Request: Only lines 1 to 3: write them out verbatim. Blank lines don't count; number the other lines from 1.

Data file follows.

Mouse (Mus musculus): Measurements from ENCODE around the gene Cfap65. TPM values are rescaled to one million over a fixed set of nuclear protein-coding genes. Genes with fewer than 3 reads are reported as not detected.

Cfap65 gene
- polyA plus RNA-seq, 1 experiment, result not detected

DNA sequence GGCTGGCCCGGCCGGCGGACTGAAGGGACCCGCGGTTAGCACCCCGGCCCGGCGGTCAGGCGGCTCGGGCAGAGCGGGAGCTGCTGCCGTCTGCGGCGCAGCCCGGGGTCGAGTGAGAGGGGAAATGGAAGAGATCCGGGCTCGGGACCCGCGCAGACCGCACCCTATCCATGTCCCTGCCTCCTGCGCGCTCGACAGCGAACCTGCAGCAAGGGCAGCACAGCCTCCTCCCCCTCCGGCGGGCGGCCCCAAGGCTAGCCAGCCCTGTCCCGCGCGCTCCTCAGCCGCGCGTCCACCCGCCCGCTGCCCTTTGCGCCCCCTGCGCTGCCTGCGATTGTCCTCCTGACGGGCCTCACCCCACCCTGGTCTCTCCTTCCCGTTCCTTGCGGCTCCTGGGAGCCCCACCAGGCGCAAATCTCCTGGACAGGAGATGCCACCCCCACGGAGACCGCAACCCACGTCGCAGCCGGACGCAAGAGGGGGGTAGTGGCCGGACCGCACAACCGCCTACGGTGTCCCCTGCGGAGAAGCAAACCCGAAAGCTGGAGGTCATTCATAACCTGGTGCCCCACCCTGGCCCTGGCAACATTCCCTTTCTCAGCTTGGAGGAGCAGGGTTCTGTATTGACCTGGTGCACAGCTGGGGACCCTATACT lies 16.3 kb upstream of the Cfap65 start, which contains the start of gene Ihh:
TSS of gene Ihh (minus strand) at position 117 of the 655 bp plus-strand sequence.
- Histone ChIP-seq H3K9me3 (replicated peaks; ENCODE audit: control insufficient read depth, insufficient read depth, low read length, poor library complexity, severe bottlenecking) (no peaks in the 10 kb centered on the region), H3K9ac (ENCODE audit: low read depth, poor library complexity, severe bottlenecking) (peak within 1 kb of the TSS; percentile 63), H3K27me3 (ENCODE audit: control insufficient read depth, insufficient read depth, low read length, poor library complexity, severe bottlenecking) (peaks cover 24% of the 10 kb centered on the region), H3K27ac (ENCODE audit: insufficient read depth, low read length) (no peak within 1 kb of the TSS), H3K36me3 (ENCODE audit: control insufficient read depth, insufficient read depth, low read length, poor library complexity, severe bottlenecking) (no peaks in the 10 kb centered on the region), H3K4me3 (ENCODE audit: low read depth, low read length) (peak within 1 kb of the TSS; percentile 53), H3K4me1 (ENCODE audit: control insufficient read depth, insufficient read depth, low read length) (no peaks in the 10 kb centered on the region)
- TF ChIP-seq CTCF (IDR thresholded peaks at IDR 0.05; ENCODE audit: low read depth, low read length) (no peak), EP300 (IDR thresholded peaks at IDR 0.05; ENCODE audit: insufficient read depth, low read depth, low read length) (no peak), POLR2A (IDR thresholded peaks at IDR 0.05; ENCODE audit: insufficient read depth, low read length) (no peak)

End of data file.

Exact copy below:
Mouse (Mus musculus): Measurements from ENCODE around the gene Cfap65. TPM values are rescaled to one million over a fixed set of nuclear protein-coding genes. Genes with fewer than 3 reads are reported as not detected.

Cfap65 gene
- polyA plus RNA-seq, 1 experiment, result not detected